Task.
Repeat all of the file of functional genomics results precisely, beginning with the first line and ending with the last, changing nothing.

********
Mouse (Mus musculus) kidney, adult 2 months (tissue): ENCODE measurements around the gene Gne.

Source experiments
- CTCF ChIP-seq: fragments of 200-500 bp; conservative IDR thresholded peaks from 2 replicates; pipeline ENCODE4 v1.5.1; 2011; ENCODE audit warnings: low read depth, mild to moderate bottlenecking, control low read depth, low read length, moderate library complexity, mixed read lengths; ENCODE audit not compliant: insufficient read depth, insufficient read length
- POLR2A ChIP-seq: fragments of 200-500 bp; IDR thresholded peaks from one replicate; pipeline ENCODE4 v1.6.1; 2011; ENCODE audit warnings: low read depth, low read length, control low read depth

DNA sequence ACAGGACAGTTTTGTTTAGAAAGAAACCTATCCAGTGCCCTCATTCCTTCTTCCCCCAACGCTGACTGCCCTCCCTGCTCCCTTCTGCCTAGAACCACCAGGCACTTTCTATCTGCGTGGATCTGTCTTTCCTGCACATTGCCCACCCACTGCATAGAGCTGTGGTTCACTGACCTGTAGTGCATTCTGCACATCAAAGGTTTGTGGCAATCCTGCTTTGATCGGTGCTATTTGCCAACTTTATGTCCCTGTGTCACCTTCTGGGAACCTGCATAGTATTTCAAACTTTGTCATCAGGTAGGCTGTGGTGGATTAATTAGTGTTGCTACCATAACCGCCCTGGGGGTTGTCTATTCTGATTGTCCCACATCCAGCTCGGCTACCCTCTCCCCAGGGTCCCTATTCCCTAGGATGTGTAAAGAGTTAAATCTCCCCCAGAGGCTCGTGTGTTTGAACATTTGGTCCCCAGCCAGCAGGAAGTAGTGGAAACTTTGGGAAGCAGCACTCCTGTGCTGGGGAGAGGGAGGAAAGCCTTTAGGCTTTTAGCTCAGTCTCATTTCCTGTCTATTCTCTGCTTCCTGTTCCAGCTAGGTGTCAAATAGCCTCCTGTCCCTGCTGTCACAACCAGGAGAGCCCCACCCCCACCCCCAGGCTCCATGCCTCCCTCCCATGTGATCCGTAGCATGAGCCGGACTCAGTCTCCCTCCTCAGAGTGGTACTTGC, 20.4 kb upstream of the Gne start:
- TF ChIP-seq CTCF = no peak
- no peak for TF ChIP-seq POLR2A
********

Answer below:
Mouse (Mus musculus) kidney, adult 2 months (tissue): ENCODE measurements around the gene Gne.

Source experiments
- CTCF ChIP-seq: fragments of 200-500 bp; conservative IDR thresholded peaks from 2 replicates; pipeline ENCODE4 v1.5.1; 2011; ENCODE audit warnings: low read depth, mild to moderate bottlenecking, control low read depth, low read length, moderate library complexity, mixed read lengths; ENCODE audit not compliant: insufficient read depth, insufficient read length
- POLR2A ChIP-seq: fragments of 200-500 bp; IDR thresholded peaks from one replicate; pipeline ENCODE4 v1.6.1; 2011; ENCODE audit warnings: low read depth, low read length, control low read depth

DNA sequence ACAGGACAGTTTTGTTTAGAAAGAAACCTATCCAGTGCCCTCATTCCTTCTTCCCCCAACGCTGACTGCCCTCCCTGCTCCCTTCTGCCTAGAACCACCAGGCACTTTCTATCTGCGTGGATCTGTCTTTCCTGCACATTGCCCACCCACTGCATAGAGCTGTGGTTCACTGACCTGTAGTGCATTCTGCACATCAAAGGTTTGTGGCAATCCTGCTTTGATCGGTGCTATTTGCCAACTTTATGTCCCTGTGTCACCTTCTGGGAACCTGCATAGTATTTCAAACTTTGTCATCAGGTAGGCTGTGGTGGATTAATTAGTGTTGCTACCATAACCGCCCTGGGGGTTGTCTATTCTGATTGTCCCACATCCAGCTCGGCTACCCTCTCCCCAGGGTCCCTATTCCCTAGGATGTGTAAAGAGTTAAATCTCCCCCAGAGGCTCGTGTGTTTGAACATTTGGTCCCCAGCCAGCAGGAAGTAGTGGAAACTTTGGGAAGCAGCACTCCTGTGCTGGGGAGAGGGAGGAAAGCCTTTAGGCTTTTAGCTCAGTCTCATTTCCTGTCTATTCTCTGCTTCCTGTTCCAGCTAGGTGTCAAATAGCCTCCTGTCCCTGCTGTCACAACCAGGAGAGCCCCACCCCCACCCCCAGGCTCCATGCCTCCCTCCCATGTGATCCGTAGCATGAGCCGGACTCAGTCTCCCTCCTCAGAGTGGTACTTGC, 20.4 kb upstream of the Gne start:
- TF ChIP-seq CTCF = no peak
- no peak for TF ChIP-seq POLR2A